East Hampton Town
County Money for Amagansett Rentals
The St. Michael’s Senior Housing Project, under construction in Amagansett, has been awarded $300,000 of federal funding, which will come to it through through the Suffolk County Office of Housing and Community Development.
The money comes in the form of a deferred payment loan from the United States Department of Housing and Urban Development to the owner and contractor of the project, the St. Michael’s Windmill Housing Development Fund Corporation.
It is one of several sources of funding for the $10.8 million project, which will include 40 low-income rental apartments for senior citizens and a community center.
All the units are to be occupied by people whose incomes are below 50 percent of the area’s median income. They will receive Section 8 rental assistance and no tenant will pay more than 30 percent of their income toward rent.
Federal Fort Pond Suit Settled
East Hampton Town officials have reached a settlement in a federal lawsuit that alleged Supervisor Bill Wilkinson and Councilwoman Theresa Quigley had violated the federal and state Constitutional rights, including freedom of speech, of people who spoke out against a plan to sell the town’s Fort Pond House property in Montauk.
The plaintiffs, Third House Nature Center and its director, Edward Johann, claimed that the town closed the facility in retaliation for their vocal opposition to the property sale plan. The house, which had been used by various community groups, including the Third House Nature Center, was declared unsafe for public occupancy and closed in 2010 shortly after the town’s controversial decision to sell it.
In exchange for dropping the lawsuit, according to James Henry, a Sag Harbor attorney representing Mr. Johann, the plaintiffs will be allowed to enter the Fort Pond House to retrieve property left there, and to use space at the Montauk Playhouse Community Center free of charge for nature center activities.
A separate lawsuit in state court challenging the decision to put the Fort Pond House property up for sale remains before the court.
Wastewater Plan’s First Step
Three East Hampton Town Board members are expected to pass a resolution tonight initiating the process of creating a master plan addressing wastewater management, including what to do about the town’s scavenger waste treatment plant, which is in need of repair and is being used at present as a transfer station only. At a board meeting tonight, Councilman Dominick Stanzione will offer the measure, which is supported by Councilwoman Sylvia Overby and Councilman Peter Van Scoyoc.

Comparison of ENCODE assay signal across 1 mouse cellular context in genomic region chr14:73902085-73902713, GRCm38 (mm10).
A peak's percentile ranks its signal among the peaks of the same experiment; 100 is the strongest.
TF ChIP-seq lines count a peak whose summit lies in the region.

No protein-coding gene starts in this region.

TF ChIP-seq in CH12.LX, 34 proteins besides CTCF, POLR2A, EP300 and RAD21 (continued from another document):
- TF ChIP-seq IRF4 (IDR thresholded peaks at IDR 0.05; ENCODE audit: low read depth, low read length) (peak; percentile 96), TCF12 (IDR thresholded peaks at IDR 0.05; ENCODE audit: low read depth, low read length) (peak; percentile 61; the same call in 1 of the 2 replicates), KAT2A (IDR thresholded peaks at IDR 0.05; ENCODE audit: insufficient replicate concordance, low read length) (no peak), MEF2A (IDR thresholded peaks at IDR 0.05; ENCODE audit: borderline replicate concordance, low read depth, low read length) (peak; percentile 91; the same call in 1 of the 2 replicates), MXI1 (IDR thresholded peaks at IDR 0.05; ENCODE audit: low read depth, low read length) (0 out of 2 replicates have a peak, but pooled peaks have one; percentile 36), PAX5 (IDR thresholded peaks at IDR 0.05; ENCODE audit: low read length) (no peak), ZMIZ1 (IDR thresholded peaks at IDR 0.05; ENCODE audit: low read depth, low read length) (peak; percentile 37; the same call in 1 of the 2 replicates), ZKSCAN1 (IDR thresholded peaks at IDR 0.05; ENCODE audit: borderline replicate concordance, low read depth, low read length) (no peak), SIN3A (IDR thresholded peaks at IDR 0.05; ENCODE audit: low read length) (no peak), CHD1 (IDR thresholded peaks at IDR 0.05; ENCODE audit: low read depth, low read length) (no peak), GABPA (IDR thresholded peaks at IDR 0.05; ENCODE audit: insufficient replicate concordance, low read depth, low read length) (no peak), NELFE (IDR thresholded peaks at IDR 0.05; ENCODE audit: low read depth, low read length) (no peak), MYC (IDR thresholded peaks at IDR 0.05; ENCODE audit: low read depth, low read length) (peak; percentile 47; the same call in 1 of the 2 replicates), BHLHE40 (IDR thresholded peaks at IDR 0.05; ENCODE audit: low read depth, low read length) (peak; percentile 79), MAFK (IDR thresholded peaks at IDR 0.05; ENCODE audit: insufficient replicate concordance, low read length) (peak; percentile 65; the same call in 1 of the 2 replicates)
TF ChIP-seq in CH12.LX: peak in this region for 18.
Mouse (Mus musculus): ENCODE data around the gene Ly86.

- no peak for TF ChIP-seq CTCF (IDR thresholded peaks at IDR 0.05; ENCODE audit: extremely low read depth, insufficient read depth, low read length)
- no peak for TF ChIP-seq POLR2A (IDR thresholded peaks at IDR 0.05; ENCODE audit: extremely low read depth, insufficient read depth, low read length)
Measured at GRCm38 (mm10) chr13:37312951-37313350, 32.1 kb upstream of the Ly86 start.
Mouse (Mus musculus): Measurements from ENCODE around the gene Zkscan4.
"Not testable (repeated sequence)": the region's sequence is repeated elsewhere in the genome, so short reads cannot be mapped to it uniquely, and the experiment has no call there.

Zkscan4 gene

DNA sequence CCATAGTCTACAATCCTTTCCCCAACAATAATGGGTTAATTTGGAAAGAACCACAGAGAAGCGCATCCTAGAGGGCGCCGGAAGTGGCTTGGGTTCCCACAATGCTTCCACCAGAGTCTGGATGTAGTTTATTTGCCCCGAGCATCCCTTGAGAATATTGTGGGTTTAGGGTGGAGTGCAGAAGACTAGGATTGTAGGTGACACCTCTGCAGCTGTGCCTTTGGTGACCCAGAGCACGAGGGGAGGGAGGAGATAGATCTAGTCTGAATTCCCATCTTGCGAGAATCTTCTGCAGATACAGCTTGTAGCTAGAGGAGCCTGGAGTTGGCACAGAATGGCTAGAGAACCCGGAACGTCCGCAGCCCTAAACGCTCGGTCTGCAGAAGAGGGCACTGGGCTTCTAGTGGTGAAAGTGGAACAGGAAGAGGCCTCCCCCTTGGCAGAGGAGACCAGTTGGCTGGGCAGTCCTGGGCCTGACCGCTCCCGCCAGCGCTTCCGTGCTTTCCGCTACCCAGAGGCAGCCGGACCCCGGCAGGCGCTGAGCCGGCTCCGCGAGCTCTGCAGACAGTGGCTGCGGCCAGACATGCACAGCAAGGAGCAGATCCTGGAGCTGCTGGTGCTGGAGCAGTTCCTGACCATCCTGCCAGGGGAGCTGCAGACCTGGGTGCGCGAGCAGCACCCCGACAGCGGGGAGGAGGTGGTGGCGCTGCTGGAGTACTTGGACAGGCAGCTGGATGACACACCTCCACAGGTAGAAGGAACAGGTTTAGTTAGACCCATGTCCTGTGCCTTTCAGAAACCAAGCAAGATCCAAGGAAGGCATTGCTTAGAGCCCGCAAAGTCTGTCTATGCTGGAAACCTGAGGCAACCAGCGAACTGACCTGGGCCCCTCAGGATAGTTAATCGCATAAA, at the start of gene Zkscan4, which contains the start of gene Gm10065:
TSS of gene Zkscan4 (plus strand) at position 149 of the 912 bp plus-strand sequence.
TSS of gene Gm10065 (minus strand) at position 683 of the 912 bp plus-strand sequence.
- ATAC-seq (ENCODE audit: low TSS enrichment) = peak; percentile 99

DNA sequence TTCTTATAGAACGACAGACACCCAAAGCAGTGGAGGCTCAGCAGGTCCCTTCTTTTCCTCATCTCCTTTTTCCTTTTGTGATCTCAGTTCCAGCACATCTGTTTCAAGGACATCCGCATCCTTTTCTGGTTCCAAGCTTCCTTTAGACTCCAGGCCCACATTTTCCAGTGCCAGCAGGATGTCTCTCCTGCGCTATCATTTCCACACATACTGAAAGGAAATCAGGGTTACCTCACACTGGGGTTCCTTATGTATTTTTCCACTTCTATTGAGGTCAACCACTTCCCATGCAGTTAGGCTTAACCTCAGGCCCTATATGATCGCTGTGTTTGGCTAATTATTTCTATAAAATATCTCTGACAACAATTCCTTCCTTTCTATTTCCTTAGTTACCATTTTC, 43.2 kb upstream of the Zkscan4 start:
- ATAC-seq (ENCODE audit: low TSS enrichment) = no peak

Councilwoman Theresa Quigley and Supervisor Bill Wilkinson, the only two board members willing to accept a proposal earlier this year from the sole company that responded to the town’s request for private entities to take over the waste treatment plant, have refused to consider other courses of action and indicated Tuesday that they would not vote for Mr. Stanzione’s resolution.
The councilman had also moved to temporarily close the waste transfer station, which is costing the town $30,000 a month to run and, according to a recent report, is being used only by one septic waste carter. Mr. Wilkinson and Ms. Quigley also oppose that idea, which is endorsed by the town’s budget and finance committee. At Ms. Quigley’s insistence, the other board members agreed to hold a public hearing before deciding on the closure.
Code Comments Rankle
Comments by David Buda, a Springs resident and town board watcher, were interrupted at the town board meeting on Tuesday by Theresa Quigley, who objected to Mr. Buda’s use of a posterboard showing alleged violations of town zoning laws.
“It’s a completely inappropriate use of town board time, and camera, and space,” Ms. Quigley said. “You’ve abused this town board platform for too long, and I’m not going to stand for it,” she said, before walking out of the room. Mr. Buda went on to speak for his allotted four minutes during the board’s designated public comment period.
Ms. Quigley’s comments came after a complaint by another speaker, Tina Piette, an attorney representing Ruschmeyer’s, a Montauk club that has been cited for zoning violations, that the town board should not entertain comments by citizens about matters that are before the courts.
Gansett Purchase No More
The town’s proposed purchase of 1.4 acres on Cranberry Hole Road in Amagansett is off the table, the town board learned this week, as the landowner, Lynda Edwards, has accepted a higher offer from a private buyer, reportedly a neighbor. A hearing was to have been held tonight on the town’s planned $775,000 purchase.
The site was to have been used, in part, for a public parking area for those visiting a 1.2-acre waterfront parcel across the street, which the town board voted unanimously to purchase on Aug. 2. Residents of the area who attended a hearing on that purchase that night had expressed concern about using the nearby parcel for parking.